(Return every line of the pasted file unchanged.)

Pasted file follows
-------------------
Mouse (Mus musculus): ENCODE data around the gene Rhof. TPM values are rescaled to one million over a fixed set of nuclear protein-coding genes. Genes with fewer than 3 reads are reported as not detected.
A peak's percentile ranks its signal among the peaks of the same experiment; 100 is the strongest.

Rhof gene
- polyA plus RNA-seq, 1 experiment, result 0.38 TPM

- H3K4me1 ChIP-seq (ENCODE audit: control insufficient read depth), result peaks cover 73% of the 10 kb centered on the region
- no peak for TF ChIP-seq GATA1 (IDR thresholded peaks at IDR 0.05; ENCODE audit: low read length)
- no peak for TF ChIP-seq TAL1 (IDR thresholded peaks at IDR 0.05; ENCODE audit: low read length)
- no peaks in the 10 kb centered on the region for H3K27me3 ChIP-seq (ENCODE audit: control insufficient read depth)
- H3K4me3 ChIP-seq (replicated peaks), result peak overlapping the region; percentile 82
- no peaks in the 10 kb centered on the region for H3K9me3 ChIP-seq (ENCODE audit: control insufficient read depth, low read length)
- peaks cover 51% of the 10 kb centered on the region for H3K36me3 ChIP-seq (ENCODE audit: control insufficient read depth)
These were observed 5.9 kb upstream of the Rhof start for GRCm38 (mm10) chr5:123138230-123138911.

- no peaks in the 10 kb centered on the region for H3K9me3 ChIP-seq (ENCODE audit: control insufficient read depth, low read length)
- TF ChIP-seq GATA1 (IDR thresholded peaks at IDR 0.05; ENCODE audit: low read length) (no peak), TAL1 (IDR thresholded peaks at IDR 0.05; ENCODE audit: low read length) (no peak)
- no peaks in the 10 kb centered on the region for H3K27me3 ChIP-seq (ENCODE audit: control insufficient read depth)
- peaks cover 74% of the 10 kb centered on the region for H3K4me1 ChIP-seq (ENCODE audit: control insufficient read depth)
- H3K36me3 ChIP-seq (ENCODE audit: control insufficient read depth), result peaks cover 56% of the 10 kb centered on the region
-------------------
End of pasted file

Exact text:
Mouse (Mus musculus): ENCODE data around the gene Rhof. TPM values are rescaled to one million over a fixed set of nuclear protein-coding genes. Genes with fewer than 3 reads are reported as not detected.
A peak's percentile ranks its signal among the peaks of the same experiment; 100 is the strongest.

Rhof gene
- polyA plus RNA-seq, 1 experiment, result 0.38 TPM

- H3K4me1 ChIP-seq (ENCODE audit: control insufficient read depth), result peaks cover 73% of the 10 kb centered on the region
- no peak for TF ChIP-seq GATA1 (IDR thresholded peaks at IDR 0.05; ENCODE audit: low read length)
- no peak for TF ChIP-seq TAL1 (IDR thresholded peaks at IDR 0.05; ENCODE audit: low read length)
- no peaks in the 10 kb centered on the region for H3K27me3 ChIP-seq (ENCODE audit: control insufficient read depth)
- H3K4me3 ChIP-seq (replicated peaks), result peak overlapping the region; percentile 82
- no peaks in the 10 kb centered on the region for H3K9me3 ChIP-seq (ENCODE audit: control insufficient read depth, low read length)
- peaks cover 51% of the 10 kb centered on the region for H3K36me3 ChIP-seq (ENCODE audit: control insufficient read depth)
These were observed 5.9 kb upstream of the Rhof start for GRCm38 (mm10) chr5:123138230-123138911.

- no peaks in the 10 kb centered on the region for H3K9me3 ChIP-seq (ENCODE audit: control insufficient read depth, low read length)
- TF ChIP-seq GATA1 (IDR thresholded peaks at IDR 0.05; ENCODE audit: low read length) (no peak), TAL1 (IDR thresholded peaks at IDR 0.05; ENCODE audit: low read length) (no peak)
- no peaks in the 10 kb centered on the region for H3K27me3 ChIP-seq (ENCODE audit: control insufficient read depth)
- peaks cover 74% of the 10 kb centered on the region for H3K4me1 ChIP-seq (ENCODE audit: control insufficient read depth)
- H3K36me3 ChIP-seq (ENCODE audit: control insufficient read depth), result peaks cover 56% of the 10 kb centered on the region